Ben Aris in Moscow -
Emerging markets have been inexorably linked to development banks over the last few decades. International financial institutions (IFIs) were a font of both advice and funds in the lean years, but as more and more of the emerging markets are now standing solidly on their own feet, they have been setting up their own development banks and taking over the job of investing into infrastructure or building institutions.
The most recent example of an emerging world development bank was the attempt to found a BRICS development bank at the eponymous summit this March between Brazil, Russia, India, China and South Africa. The collected heads of some of the fastest growing markets in the world all backed the idea, but the devil was in the details.
"Russia supports the establishment of this financial institution. We are working on the basis that if established, it will operate according to market principles," Russian President Vladimir Putin said during a business breakfast for the BRICS leaders. "[The BRICS are] the largest market in the world. Our countries are home to 40% of the planet's population. The BRICS states possess enormous natural resources, have a developed industrial base and professional personnel, and create almost 30% of the global gross product."
It is this wealth and hive of activity that needs to be marshaled by the development bank for everyone's mutual benefit.
But establishing a multinational institution funded by a group of disparate countries is not a simple task. The assembled finance ministers failed to agree on the bank's size or how the member countries would contribute to the capital. It was agreed the bank needs $50bn in capital, but should contributions be made equally by each member government or in proportion to the size of their economies? China's economy is four-times larger than Russia's and India's is 20-bigger than Brazil's.
So it is back to the negotiating table, but these problems should be solved in time because the bank is seen as an alternative to the western-dominated World Bank, International Monetary Fund, Asian Development Bank or European Bank for Reconstruction and Development. While traditional IFIs still have a role to play in principle, the emerging markets will be best served by helping themselves and each other in the long run.
And several emerging market development banks are already operating. Russia's Vnesheconombank, formally the manager of Russia's state pension fund and international debt manager, has been increasingly acting as a de facto development bank for several years already, investing money into infrastructure projects and supporting large-scale investment programmes.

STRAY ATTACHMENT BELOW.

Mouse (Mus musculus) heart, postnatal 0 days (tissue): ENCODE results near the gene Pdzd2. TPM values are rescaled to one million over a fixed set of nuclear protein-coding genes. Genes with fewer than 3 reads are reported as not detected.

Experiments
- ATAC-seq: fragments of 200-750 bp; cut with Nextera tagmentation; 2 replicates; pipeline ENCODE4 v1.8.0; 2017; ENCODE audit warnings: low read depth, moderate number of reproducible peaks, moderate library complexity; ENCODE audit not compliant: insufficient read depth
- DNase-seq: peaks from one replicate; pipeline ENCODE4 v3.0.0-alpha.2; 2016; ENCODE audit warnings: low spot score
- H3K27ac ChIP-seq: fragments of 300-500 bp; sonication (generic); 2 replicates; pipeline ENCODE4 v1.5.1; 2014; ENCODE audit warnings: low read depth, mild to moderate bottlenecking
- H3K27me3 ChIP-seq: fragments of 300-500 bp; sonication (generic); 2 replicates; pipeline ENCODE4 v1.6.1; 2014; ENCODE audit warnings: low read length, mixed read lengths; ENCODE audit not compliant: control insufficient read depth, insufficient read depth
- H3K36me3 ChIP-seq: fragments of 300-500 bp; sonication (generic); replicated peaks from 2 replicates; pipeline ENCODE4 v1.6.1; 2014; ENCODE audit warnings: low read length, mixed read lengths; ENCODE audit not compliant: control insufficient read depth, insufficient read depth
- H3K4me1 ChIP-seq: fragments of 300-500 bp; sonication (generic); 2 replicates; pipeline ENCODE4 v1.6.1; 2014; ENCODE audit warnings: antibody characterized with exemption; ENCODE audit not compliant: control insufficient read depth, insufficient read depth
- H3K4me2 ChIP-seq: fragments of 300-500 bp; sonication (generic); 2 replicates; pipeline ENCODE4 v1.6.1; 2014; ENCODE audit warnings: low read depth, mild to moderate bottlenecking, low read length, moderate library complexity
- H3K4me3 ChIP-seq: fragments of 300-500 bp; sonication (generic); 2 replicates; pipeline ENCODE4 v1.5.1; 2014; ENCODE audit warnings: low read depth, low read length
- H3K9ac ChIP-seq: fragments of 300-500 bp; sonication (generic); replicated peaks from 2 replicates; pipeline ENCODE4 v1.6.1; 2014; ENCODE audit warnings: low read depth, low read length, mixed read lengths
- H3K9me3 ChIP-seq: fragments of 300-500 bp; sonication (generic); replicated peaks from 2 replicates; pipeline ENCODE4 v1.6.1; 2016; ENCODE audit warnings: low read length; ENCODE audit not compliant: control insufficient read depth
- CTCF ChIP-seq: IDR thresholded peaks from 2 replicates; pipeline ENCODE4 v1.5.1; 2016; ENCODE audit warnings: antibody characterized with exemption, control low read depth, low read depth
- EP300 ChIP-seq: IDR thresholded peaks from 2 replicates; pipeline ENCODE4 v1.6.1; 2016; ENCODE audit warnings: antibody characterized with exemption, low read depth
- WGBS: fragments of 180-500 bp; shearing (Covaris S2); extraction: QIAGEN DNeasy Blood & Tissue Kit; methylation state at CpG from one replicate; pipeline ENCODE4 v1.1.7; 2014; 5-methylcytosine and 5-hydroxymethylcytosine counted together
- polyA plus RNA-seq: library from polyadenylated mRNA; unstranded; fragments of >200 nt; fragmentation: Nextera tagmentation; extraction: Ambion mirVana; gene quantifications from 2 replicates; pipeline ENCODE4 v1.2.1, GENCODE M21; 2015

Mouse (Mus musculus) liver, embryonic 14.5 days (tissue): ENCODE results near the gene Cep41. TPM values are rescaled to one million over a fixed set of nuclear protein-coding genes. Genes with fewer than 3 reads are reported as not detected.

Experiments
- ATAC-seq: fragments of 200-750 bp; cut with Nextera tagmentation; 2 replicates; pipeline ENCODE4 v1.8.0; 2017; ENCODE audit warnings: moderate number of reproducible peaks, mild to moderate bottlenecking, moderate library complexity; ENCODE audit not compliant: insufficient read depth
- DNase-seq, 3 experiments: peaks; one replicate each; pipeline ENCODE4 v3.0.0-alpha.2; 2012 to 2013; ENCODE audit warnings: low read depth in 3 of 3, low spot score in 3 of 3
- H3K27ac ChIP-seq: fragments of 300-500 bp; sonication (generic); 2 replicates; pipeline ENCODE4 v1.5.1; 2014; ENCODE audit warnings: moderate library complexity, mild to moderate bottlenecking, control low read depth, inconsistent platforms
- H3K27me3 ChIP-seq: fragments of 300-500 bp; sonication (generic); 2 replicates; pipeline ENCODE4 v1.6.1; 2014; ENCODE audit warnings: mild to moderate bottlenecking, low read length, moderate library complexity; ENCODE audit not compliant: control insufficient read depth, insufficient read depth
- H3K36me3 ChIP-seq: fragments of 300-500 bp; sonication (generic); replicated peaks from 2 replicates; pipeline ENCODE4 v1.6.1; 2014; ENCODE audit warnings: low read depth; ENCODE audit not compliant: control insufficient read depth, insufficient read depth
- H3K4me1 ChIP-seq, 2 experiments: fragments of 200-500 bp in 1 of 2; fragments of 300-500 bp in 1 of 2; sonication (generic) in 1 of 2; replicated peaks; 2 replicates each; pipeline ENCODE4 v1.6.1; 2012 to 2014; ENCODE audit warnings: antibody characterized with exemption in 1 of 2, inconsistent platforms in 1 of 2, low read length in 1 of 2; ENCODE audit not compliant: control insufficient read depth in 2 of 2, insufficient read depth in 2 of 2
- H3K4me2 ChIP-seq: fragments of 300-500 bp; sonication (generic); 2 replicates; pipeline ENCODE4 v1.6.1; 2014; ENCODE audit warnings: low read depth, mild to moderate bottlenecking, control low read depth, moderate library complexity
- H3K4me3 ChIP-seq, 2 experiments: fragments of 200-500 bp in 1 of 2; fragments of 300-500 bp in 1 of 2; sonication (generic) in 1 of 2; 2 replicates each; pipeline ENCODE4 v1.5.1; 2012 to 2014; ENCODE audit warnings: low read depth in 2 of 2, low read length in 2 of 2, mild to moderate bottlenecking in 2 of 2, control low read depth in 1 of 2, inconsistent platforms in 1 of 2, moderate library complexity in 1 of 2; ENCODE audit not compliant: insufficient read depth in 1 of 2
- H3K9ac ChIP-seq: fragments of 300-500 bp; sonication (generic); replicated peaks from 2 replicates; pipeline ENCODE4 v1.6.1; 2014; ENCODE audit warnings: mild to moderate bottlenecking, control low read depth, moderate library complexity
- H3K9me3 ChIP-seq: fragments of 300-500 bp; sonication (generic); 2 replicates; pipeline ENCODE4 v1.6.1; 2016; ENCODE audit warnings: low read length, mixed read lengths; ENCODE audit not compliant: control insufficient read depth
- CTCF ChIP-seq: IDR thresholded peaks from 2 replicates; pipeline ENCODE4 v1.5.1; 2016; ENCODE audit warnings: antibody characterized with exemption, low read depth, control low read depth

Likewise, Kazakhstan's Samruk-Kazyna is formerly the depository of the country's oil reserve fund, but increasingly it has been acting as a development bank. Ukraine's government suggested setting up a development bank this March on the basis of the Ukrainian Bank for Reconstruction and Development (UBRD), which was founded in 2004 and is supposed to be one of the major innovations of the State Economic Stimulation Program for 2013-2014. And even Belarus has got into the development bank game after it set up a development bank this February.
While most of these projects are still either on the drawing board or at a very early stage, the most advanced and active of all the regional development banks is the Eurasian Development Bank (EDB), which was set up jointly by the government's of Russia, Kazakhstan and Belarus in January 2006.
The EDB is already a true development bank in that it has made more than $4.5bn worth of inter-regional investments, especially into infrastructure, to the mutual benefit of its now six member countries. Today, the bank's members are the Republic of Armenia, the Republic of Belarus, the Republic of Kazakhstan, the Kyrgyz Republic, the Russian Federation, and the Republic of Tajikistan.
As a sign of the bank's growing importance, in April it was given the status of "outreach partner" for the duration of Russia's presidency of the G20, which began in January. The bank will lead projects that link the economies of the G20 and countries that are not members of the EDB, so broadening the function of the bank significantly.
"It is a great honour for us and a big responsibility," comments Igor Finogenov, Chairman of the EDB Management Board, on the event. "We have serious work ahead of us and will try to meet the expectations associated with our participation."
Developments are sorely needed at the moment. Driven by the needs of long-term economic development rather than just profit, development banks tend to be counter-circular with their investment decisions. Moreover, the infrastructure structure and public works projects they typically back are also a tonic to depressed economies and a boon at the moment as all the countries of the world struggle to emerge from the aftermath of the 2008 crisis.
"From our point of view, it is especially important that the role of international and regional development banks as catalyzers of the investment process was discussed [at the first G20 financial track meeting in February]," says Finogenov. "These development institutions are capable of covering risks that cannot be accepted by private investors and even certain countries."
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